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[personal profile] yendi
So after seeing the list of Eisner nominations, I grabbed a bunch of them from the library. I do this with a lot of nomination lists, and it usually leads to some good reads, like Viet Thanh Nguyen's The Sympathizer: A Novel (which I read when it was shortlisted for an Edgar, before it had won either that award or the slightly more famous award it pulled in later). I'll occasionally find a book I bounce off of, but rarely one I actively dislike.

"Rarely," of course, doesn't mean "never."

For some reason, in the "Best New Series" category, mixed in with Simone's Clean Room (which is fantastic and often disturbing in the best possible way), Houser's Faith (which is a blast), and Cain's Mockingbird (which is a must-read if you were a fan of '80s West Coast Avengers or of Fraction's Hawkeye run), is Christopher Priest's Deathstroke: Rebirth.

This book is the offspring of a hot mess and a flaming bag of dogshit, people.

First, let's start with the obvious problem. Deathstroke/Slade makes a terrible lead character. DC's been trying to make him work as a lead since the early '90s, and it's failed so miserably he might as well be named "Fetch." It's not surprising. He's a great supporting character, but by his very nature, is one who can't sustain a book. He's a villain (albeit one with some familial ties to super heroes), for starters. There are plenty of folks who are antiheroes, or morally-challenged, who sustain books (Punisher, Deadpool, John Constantine, Catwoman, etc), but they almost all have to be drawn somewhat back over the line from true villainy to make them work. The occasionally team book like Secret Six or Suicide Squad lets villains work as a group, but for the most part, villains work best as supporting characters, with the occasional focus issue to humanize them. Whenever DC tries to make Deathstroke a lead, it forces the character to be softened, or for us to root for someone we can't realistically engage with. And in the end, there's very little story to tell around his actual villainy, meaning we're stuck time and again with stories about his family (most of whom are also awful characters not meant to get much screen time).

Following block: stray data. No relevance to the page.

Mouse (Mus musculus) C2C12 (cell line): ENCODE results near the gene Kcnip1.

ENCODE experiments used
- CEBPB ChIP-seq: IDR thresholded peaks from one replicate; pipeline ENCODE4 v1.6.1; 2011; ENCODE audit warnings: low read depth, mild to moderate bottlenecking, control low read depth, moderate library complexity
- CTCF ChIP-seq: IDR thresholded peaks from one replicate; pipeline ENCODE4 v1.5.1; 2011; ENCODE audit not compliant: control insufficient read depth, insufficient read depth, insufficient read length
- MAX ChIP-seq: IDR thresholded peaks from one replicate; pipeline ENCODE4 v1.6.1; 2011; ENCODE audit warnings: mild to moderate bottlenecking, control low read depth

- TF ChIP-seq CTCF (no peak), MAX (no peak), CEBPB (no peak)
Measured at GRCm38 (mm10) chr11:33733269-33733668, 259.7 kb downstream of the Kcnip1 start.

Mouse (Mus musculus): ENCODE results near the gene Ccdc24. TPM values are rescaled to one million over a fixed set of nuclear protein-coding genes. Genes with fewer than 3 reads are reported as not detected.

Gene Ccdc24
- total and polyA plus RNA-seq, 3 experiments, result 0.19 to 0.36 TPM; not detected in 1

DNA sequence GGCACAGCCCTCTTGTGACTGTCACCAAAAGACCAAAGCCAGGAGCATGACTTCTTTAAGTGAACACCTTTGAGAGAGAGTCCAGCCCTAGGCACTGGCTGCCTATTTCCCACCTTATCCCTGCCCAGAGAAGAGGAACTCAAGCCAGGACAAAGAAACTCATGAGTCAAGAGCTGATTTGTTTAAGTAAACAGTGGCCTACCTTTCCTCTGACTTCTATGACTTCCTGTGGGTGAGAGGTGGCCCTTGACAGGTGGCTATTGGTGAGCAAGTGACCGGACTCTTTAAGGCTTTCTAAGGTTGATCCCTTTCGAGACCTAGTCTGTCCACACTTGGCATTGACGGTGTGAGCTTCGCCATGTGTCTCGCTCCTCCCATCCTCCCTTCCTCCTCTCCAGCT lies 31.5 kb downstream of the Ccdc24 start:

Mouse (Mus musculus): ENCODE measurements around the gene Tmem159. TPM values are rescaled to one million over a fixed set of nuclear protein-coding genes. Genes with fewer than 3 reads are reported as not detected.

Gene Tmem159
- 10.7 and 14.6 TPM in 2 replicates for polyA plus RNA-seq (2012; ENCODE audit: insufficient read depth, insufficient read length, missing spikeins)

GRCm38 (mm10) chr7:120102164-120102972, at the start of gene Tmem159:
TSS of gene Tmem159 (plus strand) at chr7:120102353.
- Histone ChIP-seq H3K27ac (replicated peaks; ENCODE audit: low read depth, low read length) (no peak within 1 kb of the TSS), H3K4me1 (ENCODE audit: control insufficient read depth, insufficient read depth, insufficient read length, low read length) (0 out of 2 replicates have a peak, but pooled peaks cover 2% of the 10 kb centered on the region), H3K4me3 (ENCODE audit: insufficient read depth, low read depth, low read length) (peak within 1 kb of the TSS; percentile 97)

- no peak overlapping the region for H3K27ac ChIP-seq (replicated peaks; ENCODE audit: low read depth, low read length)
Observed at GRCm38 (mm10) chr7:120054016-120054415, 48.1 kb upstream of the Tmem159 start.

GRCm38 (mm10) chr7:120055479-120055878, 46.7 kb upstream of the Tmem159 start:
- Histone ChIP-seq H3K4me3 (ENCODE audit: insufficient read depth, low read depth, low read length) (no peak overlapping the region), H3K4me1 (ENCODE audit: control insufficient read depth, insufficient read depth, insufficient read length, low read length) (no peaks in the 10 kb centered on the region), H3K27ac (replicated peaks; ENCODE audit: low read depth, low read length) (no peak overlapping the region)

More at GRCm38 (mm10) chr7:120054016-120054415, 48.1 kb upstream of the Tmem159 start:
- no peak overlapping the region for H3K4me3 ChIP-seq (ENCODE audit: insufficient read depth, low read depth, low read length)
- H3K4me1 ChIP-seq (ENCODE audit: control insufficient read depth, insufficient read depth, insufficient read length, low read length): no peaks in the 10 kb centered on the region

That's the core of the problem, and while Christopher Priest has done some great stuff in the past (I like his Black Panther run a lot more than the current one by Ta-Nahisi Coates, for example), he falls into the trap here. We get Deathstroke's origin for the zillionth time, drawn out over multiple issues, complete with all the usual beats -- his son nearly getting killed, his long-lost daughter from an affair, etc -- but minus the verve with which Marv Wolfman first told it in the '80s. We get a bunch of standard fights and combat missions (including the most ridiculous and ludicrous opening issue, in which there's are multiple sets of supposedly predictable betrayals by an African warlord, a D-list Batman villain (Clock King), and Slade himself that are somehow designed to get Slade to trade out his outfit for a different one at the cost of dozens of lives in an act of manipulation that nonsensical even by comic standards). We get silly super-hero battles that rely on both Deathstroke and Batman having so many layered plans-within-plans that it reads like Vizzini going on his poison-detecting rant in Princess Bride.